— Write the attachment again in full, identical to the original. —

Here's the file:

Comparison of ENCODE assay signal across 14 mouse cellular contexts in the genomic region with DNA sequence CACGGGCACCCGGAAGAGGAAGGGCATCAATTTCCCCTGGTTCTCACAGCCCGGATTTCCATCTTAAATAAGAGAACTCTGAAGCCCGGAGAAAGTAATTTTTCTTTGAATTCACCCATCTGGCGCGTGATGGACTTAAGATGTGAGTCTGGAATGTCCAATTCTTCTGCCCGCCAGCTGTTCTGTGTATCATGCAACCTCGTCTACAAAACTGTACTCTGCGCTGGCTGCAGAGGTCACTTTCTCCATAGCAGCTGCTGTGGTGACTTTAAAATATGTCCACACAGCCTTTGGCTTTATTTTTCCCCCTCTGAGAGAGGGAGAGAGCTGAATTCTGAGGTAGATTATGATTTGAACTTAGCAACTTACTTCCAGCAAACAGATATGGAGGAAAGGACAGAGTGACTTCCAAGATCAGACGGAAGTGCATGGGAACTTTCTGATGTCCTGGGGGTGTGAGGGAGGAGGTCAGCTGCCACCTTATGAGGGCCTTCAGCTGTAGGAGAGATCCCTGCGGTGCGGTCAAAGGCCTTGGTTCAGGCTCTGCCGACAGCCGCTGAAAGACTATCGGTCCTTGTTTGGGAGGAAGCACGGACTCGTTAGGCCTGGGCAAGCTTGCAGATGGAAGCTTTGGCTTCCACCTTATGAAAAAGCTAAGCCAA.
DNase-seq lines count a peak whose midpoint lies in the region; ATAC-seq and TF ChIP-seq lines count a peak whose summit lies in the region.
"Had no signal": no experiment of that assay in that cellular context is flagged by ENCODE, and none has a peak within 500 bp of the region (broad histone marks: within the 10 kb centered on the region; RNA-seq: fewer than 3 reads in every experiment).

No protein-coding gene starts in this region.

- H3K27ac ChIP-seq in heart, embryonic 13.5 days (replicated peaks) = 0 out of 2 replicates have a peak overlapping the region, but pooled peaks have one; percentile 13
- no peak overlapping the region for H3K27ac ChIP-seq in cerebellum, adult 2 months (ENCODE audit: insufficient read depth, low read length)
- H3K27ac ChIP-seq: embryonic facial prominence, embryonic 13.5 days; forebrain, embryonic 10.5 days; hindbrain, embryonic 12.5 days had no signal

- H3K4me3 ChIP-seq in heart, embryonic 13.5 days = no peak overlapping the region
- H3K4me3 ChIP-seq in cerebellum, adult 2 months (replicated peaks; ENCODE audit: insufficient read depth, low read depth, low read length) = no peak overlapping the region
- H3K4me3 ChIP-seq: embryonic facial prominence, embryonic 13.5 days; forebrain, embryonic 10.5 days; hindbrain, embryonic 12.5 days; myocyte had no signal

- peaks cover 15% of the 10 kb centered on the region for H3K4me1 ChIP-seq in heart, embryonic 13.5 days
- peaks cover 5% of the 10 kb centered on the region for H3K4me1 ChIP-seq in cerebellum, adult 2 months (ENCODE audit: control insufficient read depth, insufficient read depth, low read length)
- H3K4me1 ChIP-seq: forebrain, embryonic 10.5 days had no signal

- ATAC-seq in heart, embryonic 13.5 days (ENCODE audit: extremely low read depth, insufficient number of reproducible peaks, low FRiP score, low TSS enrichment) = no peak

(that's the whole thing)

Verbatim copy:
Comparison of ENCODE assay signal across 14 mouse cellular contexts in the genomic region with DNA sequence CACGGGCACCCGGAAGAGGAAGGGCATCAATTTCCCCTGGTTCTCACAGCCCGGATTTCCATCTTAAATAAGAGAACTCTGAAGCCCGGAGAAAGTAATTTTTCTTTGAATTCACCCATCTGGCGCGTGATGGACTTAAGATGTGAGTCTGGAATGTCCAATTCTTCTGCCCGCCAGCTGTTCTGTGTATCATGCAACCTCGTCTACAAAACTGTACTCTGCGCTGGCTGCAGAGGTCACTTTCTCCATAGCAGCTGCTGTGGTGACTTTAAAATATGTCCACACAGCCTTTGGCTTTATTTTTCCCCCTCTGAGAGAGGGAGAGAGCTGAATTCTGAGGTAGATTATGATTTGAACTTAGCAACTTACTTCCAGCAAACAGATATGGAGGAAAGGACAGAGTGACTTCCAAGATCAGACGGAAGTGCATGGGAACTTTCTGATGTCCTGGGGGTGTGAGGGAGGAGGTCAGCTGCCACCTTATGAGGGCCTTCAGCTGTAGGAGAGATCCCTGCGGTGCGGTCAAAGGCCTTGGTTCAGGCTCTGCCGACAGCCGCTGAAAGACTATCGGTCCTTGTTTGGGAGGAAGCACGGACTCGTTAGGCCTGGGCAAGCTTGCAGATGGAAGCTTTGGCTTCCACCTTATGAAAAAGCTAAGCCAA.
DNase-seq lines count a peak whose midpoint lies in the region; ATAC-seq and TF ChIP-seq lines count a peak whose summit lies in the region.
"Had no signal": no experiment of that assay in that cellular context is flagged by ENCODE, and none has a peak within 500 bp of the region (broad histone marks: within the 10 kb centered on the region; RNA-seq: fewer than 3 reads in every experiment).

No protein-coding gene starts in this region.

- H3K27ac ChIP-seq in heart, embryonic 13.5 days (replicated peaks) = 0 out of 2 replicates have a peak overlapping the region, but pooled peaks have one; percentile 13
- no peak overlapping the region for H3K27ac ChIP-seq in cerebellum, adult 2 months (ENCODE audit: insufficient read depth, low read length)
- H3K27ac ChIP-seq: embryonic facial prominence, embryonic 13.5 days; forebrain, embryonic 10.5 days; hindbrain, embryonic 12.5 days had no signal

- H3K4me3 ChIP-seq in heart, embryonic 13.5 days = no peak overlapping the region
- H3K4me3 ChIP-seq in cerebellum, adult 2 months (replicated peaks; ENCODE audit: insufficient read depth, low read depth, low read length) = no peak overlapping the region
- H3K4me3 ChIP-seq: embryonic facial prominence, embryonic 13.5 days; forebrain, embryonic 10.5 days; hindbrain, embryonic 12.5 days; myocyte had no signal

- peaks cover 15% of the 10 kb centered on the region for H3K4me1 ChIP-seq in heart, embryonic 13.5 days
- peaks cover 5% of the 10 kb centered on the region for H3K4me1 ChIP-seq in cerebellum, adult 2 months (ENCODE audit: control insufficient read depth, insufficient read depth, low read length)
- H3K4me1 ChIP-seq: forebrain, embryonic 10.5 days had no signal

- ATAC-seq in heart, embryonic 13.5 days (ENCODE audit: extremely low read depth, insufficient number of reproducible peaks, low FRiP score, low TSS enrichment) = no peak